We need our daily substance. Square meals, a roof over our heads. We need our daily bread to survive.
But is this stuff the true substance of life?
The New Testament defines faith as: “the substance of things hoped for.” (Hebrews 11:1)
In the books of the gospels, we read many sayings of Christ. He teaches many things, gives commands and advice. But above all, He makes promises. The Beatitudes are often called Christ’s Law, the Law of the New Covenant. They are promises, promises of blessedness for those who follow Him. We believe His promises. We live for the fulfillment of His promises.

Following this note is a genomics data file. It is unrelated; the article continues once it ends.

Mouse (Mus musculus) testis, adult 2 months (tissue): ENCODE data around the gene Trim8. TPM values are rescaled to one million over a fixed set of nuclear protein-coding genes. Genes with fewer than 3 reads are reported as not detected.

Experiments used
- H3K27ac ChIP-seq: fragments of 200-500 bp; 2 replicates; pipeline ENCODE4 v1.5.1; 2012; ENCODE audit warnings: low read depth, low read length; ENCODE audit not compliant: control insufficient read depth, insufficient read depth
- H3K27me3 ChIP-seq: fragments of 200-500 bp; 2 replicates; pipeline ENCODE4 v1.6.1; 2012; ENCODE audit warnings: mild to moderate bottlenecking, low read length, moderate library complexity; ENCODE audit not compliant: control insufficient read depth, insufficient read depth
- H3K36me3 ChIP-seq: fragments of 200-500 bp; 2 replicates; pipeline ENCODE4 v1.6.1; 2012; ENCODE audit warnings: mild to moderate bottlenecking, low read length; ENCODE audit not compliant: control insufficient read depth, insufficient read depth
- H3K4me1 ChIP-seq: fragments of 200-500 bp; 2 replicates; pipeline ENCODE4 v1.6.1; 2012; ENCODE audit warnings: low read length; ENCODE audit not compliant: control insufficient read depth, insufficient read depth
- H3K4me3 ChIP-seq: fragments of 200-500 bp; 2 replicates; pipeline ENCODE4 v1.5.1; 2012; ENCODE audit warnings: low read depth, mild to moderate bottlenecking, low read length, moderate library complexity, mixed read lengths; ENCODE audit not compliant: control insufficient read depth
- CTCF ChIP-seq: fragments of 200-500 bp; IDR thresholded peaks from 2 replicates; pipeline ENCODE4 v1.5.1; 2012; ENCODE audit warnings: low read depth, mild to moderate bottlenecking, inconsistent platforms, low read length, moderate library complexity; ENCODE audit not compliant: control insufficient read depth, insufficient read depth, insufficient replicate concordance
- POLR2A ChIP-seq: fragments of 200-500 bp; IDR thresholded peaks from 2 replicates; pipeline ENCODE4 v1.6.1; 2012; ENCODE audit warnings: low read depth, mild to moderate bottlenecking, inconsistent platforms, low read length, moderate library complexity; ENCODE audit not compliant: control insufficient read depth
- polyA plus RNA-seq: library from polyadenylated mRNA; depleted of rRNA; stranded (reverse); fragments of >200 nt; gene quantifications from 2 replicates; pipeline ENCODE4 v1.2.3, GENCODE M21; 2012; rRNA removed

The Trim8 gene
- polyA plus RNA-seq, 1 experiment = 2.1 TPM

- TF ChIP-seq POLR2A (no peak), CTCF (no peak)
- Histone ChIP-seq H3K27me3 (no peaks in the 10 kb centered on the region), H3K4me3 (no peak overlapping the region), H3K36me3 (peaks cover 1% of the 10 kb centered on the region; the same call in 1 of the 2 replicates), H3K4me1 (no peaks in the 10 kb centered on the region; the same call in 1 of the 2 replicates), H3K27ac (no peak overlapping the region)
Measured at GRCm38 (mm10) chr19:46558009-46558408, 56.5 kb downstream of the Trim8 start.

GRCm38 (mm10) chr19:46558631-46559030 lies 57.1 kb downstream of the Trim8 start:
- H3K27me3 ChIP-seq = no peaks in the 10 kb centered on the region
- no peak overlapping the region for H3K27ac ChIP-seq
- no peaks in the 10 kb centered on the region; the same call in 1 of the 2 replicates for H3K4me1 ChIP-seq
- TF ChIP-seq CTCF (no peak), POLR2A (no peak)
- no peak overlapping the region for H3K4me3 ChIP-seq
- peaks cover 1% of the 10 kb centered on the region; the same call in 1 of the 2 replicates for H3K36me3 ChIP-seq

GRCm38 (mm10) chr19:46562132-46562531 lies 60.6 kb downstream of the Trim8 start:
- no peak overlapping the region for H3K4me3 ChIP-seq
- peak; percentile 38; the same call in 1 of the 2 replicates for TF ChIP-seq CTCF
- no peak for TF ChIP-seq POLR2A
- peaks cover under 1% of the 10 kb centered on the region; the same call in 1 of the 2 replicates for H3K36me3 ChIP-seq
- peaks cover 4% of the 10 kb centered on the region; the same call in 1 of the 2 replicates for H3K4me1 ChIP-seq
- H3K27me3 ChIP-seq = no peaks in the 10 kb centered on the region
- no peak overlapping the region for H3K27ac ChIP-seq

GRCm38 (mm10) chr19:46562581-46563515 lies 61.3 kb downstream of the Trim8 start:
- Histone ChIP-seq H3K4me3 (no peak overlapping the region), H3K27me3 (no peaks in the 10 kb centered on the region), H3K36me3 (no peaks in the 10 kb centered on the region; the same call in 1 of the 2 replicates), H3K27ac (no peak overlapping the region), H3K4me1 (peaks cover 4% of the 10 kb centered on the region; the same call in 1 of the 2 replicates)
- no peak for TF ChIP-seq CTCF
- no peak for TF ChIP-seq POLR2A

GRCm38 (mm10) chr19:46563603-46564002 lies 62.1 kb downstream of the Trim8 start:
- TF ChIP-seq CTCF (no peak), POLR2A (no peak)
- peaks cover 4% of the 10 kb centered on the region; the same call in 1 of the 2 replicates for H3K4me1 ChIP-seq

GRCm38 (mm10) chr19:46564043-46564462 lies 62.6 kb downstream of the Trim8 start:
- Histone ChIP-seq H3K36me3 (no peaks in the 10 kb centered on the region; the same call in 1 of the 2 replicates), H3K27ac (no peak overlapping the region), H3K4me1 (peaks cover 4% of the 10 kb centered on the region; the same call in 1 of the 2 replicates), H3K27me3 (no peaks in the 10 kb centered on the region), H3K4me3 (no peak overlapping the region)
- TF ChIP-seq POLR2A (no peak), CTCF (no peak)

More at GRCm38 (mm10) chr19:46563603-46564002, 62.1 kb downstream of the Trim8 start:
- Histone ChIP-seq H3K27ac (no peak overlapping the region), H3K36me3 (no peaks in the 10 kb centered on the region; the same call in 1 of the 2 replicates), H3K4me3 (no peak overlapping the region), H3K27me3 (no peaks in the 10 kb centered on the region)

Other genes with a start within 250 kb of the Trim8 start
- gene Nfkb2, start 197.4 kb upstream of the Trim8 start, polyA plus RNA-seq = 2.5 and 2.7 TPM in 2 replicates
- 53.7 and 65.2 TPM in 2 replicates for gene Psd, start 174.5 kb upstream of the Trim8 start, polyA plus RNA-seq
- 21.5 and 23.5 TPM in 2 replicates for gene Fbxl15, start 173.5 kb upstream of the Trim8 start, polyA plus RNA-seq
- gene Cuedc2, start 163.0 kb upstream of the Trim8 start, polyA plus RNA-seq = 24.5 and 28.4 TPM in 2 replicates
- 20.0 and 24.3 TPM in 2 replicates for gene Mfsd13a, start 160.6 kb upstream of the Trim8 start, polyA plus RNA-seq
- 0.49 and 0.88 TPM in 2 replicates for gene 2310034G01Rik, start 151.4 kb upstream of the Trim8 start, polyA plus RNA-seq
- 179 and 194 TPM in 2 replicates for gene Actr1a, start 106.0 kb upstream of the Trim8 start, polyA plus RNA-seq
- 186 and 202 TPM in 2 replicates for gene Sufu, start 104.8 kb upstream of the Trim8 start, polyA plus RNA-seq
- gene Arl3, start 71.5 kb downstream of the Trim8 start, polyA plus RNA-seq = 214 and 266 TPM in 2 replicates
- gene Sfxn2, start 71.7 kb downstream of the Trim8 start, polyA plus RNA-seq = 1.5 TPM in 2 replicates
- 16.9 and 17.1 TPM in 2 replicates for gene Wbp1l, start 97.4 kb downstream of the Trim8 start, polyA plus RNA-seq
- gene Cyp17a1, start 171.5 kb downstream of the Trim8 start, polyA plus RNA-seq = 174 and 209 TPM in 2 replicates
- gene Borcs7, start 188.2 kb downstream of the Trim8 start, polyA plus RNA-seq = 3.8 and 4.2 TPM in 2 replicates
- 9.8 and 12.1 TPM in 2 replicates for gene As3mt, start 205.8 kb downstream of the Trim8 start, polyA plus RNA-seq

In his encyclical letter on hope which he gave us a year ago, Pope Benedict considered the question of the true substance of life. In paragraphs 8-9, he explains how what we really live by is not food. We need food; we need stuff–but not as much as we need God. The martyrs gave up the material substance of life, because they knew they could not live without faith in the promises of Christ.
The substance of life is not food. It is faith.
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